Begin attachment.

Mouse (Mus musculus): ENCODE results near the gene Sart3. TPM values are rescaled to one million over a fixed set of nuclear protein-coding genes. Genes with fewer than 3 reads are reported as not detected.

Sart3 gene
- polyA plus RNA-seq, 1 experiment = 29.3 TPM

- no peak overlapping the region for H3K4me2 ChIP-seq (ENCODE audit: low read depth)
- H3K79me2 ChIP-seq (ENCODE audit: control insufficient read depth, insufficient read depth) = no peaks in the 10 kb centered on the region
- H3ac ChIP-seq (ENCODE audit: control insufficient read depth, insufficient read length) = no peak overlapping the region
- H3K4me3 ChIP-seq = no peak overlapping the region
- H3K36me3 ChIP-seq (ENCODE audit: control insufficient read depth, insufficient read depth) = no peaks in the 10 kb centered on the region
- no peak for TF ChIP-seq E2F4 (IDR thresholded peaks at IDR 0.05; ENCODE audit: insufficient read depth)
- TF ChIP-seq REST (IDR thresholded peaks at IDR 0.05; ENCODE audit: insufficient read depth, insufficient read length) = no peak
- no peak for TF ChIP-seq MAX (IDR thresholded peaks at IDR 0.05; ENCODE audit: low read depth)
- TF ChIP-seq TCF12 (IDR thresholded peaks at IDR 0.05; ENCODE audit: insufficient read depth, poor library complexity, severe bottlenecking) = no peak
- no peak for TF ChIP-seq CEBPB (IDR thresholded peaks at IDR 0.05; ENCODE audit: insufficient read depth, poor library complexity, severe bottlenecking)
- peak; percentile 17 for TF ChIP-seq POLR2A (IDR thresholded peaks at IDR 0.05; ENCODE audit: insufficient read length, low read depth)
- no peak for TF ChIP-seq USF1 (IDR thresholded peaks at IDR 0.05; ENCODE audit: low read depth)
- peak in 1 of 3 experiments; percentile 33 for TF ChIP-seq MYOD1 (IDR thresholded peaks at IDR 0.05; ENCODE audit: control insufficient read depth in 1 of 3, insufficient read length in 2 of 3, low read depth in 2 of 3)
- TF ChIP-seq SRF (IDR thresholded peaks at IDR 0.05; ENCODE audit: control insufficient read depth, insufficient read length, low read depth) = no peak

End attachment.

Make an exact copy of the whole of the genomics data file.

Mouse (Mus musculus): ENCODE results near the gene Sart3. TPM values are rescaled to one million over a fixed set of nuclear protein-coding genes. Genes with fewer than 3 reads are reported as not detected.

Sart3 gene
- polyA plus RNA-seq, 1 experiment = 29.3 TPM

- no peak overlapping the region for H3K4me2 ChIP-seq (ENCODE audit: low read depth)
- H3K79me2 ChIP-seq (ENCODE audit: control insufficient read depth, insufficient read depth) = no peaks in the 10 kb centered on the region
- H3ac ChIP-seq (ENCODE audit: control insufficient read depth, insufficient read length) = no peak overlapping the region
- H3K4me3 ChIP-seq = no peak overlapping the region
- H3K36me3 ChIP-seq (ENCODE audit: control insufficient read depth, insufficient read depth) = no peaks in the 10 kb centered on the region
- no peak for TF ChIP-seq E2F4 (IDR thresholded peaks at IDR 0.05; ENCODE audit: insufficient read depth)
- TF ChIP-seq REST (IDR thresholded peaks at IDR 0.05; ENCODE audit: insufficient read depth, insufficient read length) = no peak
- no peak for TF ChIP-seq MAX (IDR thresholded peaks at IDR 0.05; ENCODE audit: low read depth)
- TF ChIP-seq TCF12 (IDR thresholded peaks at IDR 0.05; ENCODE audit: insufficient read depth, poor library complexity, severe bottlenecking) = no peak
- no peak for TF ChIP-seq CEBPB (IDR thresholded peaks at IDR 0.05; ENCODE audit: insufficient read depth, poor library complexity, severe bottlenecking)
- peak; percentile 17 for TF ChIP-seq POLR2A (IDR thresholded peaks at IDR 0.05; ENCODE audit: insufficient read length, low read depth)
- no peak for TF ChIP-seq USF1 (IDR thresholded peaks at IDR 0.05; ENCODE audit: low read depth)
- peak in 1 of 3 experiments; percentile 33 for TF ChIP-seq MYOD1 (IDR thresholded peaks at IDR 0.05; ENCODE audit: control insufficient read depth in 1 of 3, insufficient read length in 2 of 3, low read depth in 2 of 3)
- TF ChIP-seq SRF (IDR thresholded peaks at IDR 0.05; ENCODE audit: control insufficient read depth, insufficient read length, low read depth) = no peak